The newest iPhone 6 and 6 Plus have hit the shelves, but they’ve not been received without controversy. In the latest faux pas by Apple, it was recently revealed that the newest smartphones can ‘bend’ in their wearers’ pockets, making for an altogether very unreliable gadget.
However, despite cosmetic problems, the newest iPhone certainly more than makes up for manufacturing faults with iOS 8, which promises with it a whole new host of apps and upgrades. The newest operating system has been instrumental in showing us just how much of an impact apps can have on our day to day lives, which is more than you might think.
Apps are affecting our health
While UK-based app users are seemingly immune to this, over in the United States, app culture has made its mark on the health insurance scene. As part of Apple’s newest operating system, users can now measure their heart rate, sleep, weight and blood pressure – features which are particularly prevalent on the new Apple Watch. This has not eluded the attentions of life insurers in America. Bradley Shear, a lawyer who works on digital privacy issues, says: “If I’m an insurance company, I’d want access to everything, all the data points, so I can make an informed business decision.” So while we think we might just be adding our jogging personal bests into phones, they do in fact have a far bigger impact for some customers.
Apps are making us money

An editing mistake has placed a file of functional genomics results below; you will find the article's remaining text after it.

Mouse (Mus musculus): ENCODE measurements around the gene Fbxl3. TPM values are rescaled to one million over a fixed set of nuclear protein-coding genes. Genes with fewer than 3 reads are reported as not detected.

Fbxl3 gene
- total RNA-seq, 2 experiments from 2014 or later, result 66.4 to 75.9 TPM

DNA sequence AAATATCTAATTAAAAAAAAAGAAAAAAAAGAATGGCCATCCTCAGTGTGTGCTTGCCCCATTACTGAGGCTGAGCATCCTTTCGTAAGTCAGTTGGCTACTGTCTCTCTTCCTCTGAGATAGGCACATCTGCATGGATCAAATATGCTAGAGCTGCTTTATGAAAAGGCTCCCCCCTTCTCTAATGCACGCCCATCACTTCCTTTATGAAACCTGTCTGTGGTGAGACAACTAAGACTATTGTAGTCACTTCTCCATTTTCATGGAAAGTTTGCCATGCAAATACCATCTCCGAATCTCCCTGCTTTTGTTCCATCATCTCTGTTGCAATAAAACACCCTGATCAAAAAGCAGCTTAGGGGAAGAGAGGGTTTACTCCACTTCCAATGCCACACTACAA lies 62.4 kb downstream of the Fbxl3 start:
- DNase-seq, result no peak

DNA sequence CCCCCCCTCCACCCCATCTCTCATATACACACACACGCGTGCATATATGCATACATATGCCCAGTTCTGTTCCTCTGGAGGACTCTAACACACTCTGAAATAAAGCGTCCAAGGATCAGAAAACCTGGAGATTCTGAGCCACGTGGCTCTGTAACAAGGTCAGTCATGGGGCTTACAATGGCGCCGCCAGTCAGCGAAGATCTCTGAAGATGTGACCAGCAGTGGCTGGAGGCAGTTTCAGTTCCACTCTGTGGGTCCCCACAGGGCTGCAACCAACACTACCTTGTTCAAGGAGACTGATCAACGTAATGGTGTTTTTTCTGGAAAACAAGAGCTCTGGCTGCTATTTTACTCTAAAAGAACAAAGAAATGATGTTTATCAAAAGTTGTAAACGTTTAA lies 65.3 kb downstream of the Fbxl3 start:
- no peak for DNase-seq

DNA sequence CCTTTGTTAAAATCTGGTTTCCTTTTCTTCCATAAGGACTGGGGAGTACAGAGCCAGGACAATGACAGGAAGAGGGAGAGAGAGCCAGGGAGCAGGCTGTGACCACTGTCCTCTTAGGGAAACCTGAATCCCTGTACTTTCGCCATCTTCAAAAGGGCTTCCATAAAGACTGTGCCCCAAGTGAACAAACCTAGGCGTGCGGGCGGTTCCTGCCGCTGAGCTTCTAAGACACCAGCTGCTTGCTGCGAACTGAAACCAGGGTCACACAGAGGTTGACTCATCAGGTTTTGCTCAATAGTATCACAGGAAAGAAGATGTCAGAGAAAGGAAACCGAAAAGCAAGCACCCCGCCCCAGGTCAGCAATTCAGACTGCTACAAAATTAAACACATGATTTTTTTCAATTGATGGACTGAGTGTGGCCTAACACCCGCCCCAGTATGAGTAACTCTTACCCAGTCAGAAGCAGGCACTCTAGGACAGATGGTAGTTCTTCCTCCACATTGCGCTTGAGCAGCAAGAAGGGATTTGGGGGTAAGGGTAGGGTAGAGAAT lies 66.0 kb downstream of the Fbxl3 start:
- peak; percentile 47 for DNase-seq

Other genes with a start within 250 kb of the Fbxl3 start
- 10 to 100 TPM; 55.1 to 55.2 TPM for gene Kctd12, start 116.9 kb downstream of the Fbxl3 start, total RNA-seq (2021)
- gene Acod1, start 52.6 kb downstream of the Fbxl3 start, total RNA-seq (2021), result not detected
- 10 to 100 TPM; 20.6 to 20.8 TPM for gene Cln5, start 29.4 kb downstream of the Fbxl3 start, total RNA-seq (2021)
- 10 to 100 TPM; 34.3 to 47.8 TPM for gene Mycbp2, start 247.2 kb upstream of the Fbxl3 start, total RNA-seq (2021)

With smartphones becoming more synonymous with gaming than communication nowadays, it’s no wonder the online gaming, in particular, online gambling industry, has taken off. The latest iPhone is a perfect example of how more and more of us are taking part in wireless gaming, and this is something that modern day bookmakers are using to their advantage. For example, sites like Coral are using affiliate sites which are now fully mobile optimised, helping users to place a bet on their favourite sports in real time and win a few pennies in the process.
Apps are making their mark on the government
As more and more businesses begin to embrace social media, governments around the globe are now beginning to see the power of smartphone apps to put their messages across. Over in Massachusetts, in fact, government agencies are now using smartphones to put out public safety messages. In early September, the Massachusetts Emergency Management Agency (MEMA) released a new smartphone app into the iTunes App Store which allows users to receive public safety alerts based on their location. Peter Judge, a spokeman for MEMA, said: “We’re looking for as many ways to touch as many people as possible with messages. These are all tools in our tool belt, and we continually look for new ways to do it.”
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